Fighting for an education: Parents claim Suffolk SEND support in crisis

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Parents in Suffolk have spoken of their frustrating and exhausting battles to get their children into special schools.

Campaigners claim the county's education provision for those with special educational needs and disabilities (SEND) is in crisis.

Darrell Brown's son Lewis, 13, has autism and sensory processing disorder. He has been without a school place since December.

His parents, from Palgrave near Diss, have spent months fighting to get him a place at a local special school."It's heartbreaking and stressful," said Darrell. "It's caused me to have ill health.

"To see Lewis distressed for something the council should be putting in place, which it's their statutory duty to do, it's really affected all of us."

Steven Wright is a member of the 'Campaign for Change', which calls for better SEND provision in Suffolk and improved communication with families.

SEND provision is an issue across the region - and indeed the country.

Last week, parents in Bedfordshire protested by leaving children's shoes outside the council offices.

Since 2014, the number or children with Education and Health Care Plans (EHCPs) has doubled. In Suffolk, the county council says 35 such pupils are currently out of school.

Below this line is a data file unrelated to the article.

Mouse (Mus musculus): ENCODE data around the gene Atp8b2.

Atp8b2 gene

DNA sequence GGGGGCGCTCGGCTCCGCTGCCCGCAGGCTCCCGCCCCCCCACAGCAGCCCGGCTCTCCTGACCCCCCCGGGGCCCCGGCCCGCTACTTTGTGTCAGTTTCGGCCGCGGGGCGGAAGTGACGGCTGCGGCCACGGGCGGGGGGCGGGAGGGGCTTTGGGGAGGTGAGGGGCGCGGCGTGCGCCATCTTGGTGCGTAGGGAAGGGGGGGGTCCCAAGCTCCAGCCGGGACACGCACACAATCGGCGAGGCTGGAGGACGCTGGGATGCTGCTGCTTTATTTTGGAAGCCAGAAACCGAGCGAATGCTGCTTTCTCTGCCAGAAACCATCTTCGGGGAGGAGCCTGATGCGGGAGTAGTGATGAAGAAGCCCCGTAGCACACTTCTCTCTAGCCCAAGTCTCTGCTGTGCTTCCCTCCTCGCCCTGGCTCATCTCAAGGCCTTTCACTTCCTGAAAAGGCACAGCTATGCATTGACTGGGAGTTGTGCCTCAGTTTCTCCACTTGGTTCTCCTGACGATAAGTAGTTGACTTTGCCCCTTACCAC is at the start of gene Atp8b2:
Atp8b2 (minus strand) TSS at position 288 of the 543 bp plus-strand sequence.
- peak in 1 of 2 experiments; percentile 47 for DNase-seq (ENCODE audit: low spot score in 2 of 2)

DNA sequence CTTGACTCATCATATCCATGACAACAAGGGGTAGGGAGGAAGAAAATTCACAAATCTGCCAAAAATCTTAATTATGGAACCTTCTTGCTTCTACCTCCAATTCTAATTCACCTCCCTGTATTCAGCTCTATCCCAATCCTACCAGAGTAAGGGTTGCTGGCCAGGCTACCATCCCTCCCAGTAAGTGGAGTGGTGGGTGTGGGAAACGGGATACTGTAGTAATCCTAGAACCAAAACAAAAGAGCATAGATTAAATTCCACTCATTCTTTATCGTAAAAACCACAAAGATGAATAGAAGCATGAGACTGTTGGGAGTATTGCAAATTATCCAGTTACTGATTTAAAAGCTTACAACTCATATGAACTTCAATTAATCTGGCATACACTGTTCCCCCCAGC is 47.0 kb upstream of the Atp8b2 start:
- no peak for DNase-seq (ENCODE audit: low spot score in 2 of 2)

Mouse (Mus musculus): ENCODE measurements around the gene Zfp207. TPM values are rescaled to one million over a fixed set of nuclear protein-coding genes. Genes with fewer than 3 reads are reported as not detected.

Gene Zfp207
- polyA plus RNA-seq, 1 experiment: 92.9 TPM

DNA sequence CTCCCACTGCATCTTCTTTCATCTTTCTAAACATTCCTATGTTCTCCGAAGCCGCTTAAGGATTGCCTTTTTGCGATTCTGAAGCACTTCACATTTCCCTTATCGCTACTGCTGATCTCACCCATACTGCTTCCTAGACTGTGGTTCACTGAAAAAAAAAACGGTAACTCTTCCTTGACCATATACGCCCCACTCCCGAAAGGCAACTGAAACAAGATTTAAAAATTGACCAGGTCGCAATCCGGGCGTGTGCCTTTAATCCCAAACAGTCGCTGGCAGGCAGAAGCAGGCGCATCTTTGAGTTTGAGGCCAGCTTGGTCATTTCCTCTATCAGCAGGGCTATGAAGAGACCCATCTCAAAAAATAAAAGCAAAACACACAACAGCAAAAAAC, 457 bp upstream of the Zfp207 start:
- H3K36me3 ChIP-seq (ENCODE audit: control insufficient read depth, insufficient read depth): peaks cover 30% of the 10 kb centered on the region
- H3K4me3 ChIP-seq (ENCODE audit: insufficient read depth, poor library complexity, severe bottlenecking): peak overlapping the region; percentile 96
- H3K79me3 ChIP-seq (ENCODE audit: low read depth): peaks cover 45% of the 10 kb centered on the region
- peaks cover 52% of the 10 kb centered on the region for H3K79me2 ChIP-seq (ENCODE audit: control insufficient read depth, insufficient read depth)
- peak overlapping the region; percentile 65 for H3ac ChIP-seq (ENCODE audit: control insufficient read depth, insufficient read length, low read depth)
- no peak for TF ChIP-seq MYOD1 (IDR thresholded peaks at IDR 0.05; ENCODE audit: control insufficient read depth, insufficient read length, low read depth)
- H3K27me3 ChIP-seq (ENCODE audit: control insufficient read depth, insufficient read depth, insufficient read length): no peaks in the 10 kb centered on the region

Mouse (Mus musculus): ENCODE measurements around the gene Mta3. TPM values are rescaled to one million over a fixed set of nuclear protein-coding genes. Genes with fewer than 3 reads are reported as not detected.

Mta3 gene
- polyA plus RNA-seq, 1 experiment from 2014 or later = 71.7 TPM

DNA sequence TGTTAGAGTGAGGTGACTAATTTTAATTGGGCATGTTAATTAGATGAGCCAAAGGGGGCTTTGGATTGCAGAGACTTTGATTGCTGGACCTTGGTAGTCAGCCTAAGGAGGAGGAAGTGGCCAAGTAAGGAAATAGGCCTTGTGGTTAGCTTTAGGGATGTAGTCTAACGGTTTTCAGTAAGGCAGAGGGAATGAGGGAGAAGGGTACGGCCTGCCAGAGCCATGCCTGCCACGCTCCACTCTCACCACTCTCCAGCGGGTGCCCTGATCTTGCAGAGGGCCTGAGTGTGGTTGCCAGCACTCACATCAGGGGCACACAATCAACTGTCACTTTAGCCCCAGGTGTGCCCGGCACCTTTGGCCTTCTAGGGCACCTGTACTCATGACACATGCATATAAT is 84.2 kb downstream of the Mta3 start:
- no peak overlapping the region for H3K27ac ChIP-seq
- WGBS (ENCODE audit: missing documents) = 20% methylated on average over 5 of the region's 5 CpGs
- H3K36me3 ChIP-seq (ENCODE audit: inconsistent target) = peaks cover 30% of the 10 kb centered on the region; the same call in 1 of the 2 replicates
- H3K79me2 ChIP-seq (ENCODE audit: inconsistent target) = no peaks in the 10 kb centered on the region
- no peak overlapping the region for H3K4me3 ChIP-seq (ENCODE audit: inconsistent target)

The council has allocated £45 million to fund more than 800 new places.

An independent review into how the council communicates with families is expected to be published soon.

Cllr Rachel Hood, Cabinet Member for Education, said: "We are building new schools, including a special new school in Bungay, two schools in Bury St Edmunds and one in Ipswich.

"So we are doing a huge amount and we take it very seriously and we are determined to provide an appropriate education for all our children."

Ryan has been excluded from three mainstream schools. Credit: ITV News Anglia

Ryan, 10, has autism and behavioural disorders.

In the last five years, he has been excluded from three mainstream schools and in and out of four pupil referral units.

His mum Charlene Pieri, from Wickham Market, said he has never completed a full year of primary school.

"I break down," she said. "I look at him and I think why can't you just give my child - like other children - that school place that they deserve?"